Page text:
Law School Discussion

LLB (Graduate Entry)

barprephero

Re: LLB (Graduate Entry)
« Reply #30 on: December 05, 2014, 01:37:11 PM »
Is this degree only recognized by CA or is it recognized by an ABA state?
If so, then basically isn't it an ABA approved option?
Although, if you have to get the LLM, would someone really come out ahead financially? (factoring in not just tuition but also extra years to get it all done)
As far as in CA to avoid the minibar.............I could see that being logical. Of course a part time nights/weekends at an "accredited" (even if not ABA) school in CA (like JFKU) would get you the same result without having to get the LLM and as stated would be US law vs commonwealth law.

Also, what is the undergrad requirements for a UK LLB? I looked into the Bahamas once (just for kicks) and they told me you had to have an undergrad in Commonwealth law, BUT that it only had to be a two year undergrad degree. Is the UK the same way? (same commonwealth)

Re: LLB (Graduate Entry)
« Reply #31 on: December 05, 2014, 04:49:27 PM »
Good luck on the bar - just seems a backward way to go about it to me.

Re: LLB (Graduate Entry)
« Reply #32 on: December 05, 2014, 04:58:42 PM »
"I looked into the Bahamas once (just for kicks) and they told me you had to have an undergrad in Commonwealth law, BUT that it only had to be a two year undergrad degree. Is the UK the same way? (same commonwealth)"

Caribbean is different from the UK.  Practitioners are attorneys unless they come in via the British Overseas territories which have attorneys, solicitors, and barristers.  England and Wales allows a 3 year LLB but you then have to enter into a training contract. For most folks, the best and only way to go with a distance learning law program is a California school and the dismal pass rate that goes with it - 5 to 1 against or more.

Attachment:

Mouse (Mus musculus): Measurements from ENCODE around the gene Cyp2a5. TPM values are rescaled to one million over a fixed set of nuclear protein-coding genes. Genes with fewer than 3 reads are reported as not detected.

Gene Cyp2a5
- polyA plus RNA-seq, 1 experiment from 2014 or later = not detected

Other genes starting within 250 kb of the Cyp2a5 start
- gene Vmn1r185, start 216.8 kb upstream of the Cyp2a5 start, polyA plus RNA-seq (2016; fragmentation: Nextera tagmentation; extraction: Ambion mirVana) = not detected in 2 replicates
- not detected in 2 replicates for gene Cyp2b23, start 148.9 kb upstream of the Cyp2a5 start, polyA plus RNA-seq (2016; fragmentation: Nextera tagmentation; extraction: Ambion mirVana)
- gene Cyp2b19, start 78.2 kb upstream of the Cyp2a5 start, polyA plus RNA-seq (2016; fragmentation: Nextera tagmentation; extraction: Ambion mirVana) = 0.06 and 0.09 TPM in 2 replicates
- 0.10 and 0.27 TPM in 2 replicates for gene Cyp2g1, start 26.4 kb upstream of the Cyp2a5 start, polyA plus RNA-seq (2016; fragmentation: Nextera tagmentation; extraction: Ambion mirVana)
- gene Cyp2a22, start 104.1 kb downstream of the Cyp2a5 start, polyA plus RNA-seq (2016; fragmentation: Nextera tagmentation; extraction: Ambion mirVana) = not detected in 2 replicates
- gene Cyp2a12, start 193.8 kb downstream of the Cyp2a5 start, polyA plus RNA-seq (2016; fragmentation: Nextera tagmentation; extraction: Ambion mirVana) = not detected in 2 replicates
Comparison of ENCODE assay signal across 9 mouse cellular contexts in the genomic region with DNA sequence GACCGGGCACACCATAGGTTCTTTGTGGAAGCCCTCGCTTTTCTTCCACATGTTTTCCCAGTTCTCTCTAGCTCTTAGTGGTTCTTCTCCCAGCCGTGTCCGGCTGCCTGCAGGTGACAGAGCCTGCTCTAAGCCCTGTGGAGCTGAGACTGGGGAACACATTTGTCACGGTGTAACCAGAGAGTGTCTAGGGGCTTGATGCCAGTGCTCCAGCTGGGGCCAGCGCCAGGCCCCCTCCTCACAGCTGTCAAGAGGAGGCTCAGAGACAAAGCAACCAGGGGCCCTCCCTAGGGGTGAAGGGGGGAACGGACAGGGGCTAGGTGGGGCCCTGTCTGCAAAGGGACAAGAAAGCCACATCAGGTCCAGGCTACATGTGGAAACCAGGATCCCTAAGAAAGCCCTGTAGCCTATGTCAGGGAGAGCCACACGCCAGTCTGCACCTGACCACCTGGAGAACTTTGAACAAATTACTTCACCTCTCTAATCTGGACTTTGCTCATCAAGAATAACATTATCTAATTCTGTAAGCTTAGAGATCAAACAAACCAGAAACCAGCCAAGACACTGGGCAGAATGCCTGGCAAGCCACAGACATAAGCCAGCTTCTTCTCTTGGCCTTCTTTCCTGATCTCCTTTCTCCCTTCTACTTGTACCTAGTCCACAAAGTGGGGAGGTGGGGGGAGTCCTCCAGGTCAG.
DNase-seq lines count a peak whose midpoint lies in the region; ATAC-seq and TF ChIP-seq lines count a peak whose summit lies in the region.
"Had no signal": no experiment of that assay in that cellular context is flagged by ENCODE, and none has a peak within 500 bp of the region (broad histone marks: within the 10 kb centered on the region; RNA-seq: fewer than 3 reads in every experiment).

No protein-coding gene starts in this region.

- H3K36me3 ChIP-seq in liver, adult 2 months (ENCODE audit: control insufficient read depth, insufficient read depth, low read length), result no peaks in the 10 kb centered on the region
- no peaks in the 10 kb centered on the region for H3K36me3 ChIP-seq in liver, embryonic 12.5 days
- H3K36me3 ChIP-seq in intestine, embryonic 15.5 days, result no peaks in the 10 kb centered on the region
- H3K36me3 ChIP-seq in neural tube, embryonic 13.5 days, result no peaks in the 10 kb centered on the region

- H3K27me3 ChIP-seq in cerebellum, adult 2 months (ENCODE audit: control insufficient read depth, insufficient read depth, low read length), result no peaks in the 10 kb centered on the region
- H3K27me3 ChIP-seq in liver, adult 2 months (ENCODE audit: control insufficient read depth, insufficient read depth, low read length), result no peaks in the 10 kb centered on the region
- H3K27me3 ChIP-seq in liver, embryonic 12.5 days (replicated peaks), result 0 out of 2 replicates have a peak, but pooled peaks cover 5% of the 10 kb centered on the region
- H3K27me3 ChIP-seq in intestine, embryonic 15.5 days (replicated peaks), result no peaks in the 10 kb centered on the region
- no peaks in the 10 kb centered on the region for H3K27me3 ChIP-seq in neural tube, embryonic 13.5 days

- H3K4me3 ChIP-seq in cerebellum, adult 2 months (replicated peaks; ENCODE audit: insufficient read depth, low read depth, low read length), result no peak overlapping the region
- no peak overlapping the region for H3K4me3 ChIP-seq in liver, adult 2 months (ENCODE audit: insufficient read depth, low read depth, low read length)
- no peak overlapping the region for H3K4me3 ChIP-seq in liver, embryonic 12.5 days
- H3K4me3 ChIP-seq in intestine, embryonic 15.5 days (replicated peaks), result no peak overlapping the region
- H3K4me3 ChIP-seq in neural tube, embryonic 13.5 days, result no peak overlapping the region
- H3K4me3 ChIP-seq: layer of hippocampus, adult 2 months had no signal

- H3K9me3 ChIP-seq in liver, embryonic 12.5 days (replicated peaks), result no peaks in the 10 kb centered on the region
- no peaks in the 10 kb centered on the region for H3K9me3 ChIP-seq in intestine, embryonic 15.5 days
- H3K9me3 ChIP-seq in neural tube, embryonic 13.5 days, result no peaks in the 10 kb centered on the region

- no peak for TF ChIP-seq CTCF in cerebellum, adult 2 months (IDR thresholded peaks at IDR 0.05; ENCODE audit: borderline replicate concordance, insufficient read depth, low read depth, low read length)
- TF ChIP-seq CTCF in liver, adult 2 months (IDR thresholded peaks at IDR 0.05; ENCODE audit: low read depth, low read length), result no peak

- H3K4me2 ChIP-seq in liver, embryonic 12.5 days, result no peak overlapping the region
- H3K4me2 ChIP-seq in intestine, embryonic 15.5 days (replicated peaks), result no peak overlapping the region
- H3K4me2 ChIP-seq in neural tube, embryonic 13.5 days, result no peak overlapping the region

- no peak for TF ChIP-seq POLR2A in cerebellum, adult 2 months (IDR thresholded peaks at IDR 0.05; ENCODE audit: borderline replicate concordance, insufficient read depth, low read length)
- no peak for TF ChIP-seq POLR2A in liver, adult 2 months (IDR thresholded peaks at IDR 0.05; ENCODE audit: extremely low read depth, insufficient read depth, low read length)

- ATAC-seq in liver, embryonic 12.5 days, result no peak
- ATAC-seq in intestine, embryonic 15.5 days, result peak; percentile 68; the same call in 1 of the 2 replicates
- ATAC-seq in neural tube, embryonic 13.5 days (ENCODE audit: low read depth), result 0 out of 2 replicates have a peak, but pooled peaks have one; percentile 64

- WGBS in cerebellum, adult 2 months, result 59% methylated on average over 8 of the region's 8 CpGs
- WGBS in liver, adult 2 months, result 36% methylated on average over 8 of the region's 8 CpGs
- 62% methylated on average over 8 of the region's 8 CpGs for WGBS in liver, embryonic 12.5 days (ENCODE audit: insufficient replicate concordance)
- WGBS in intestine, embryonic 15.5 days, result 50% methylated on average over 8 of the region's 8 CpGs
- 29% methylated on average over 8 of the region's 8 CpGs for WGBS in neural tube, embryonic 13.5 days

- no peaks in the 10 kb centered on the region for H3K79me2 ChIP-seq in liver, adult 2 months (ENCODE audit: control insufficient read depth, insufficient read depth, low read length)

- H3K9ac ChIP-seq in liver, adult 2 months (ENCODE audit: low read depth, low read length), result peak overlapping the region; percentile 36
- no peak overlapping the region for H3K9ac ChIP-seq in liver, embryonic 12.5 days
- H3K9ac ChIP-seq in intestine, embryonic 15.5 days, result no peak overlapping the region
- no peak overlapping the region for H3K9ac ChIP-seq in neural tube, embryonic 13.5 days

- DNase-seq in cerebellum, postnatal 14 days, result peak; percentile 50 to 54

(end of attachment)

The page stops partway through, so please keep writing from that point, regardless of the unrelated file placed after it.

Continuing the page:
barprephero

Re: LLB (Graduate Entry)
« Reply #33 on: December 05, 2014, 05:35:02 PM »
"I looked into the Bahamas once (just for kicks) and they told me you had to have an undergrad in Commonwealth law, BUT that it only had to be a two year undergrad degree. Is the UK the same way? (same commonwealth)"

Caribbean is different from the UK.  Practitioners are attorneys unless they come in via the British Overseas territories which have attorneys, solicitors, and barristers.  England and Wales allows a 3 year LLB but you then have to enter into a training contract. For most folks, the best and only way to go with a distance learning law program is a California school and the dismal pass rate that goes with it - 5 to 1 against or more.
IF they do that I'd still say to do the first year at one of the "accredited" part time programs so they can skip the first year exam
I would be that if they went one year at that UK school they could do the same thing (assuming they found a school willing to let them transfer-and I can't imagine that would be hard) This is a bit of an assumption of the bar rules, but I bet you could haggle it.

barprephero

Re: LLB (Graduate Entry)
« Reply #34 on: December 05, 2014, 05:38:50 PM »
Do you think someone taking an online JD (Cali school) could help improve their bar chances by taking an LLM on campus?

Re: LLB (Graduate Entry)
« Reply #35 on: December 05, 2014, 06:21:34 PM »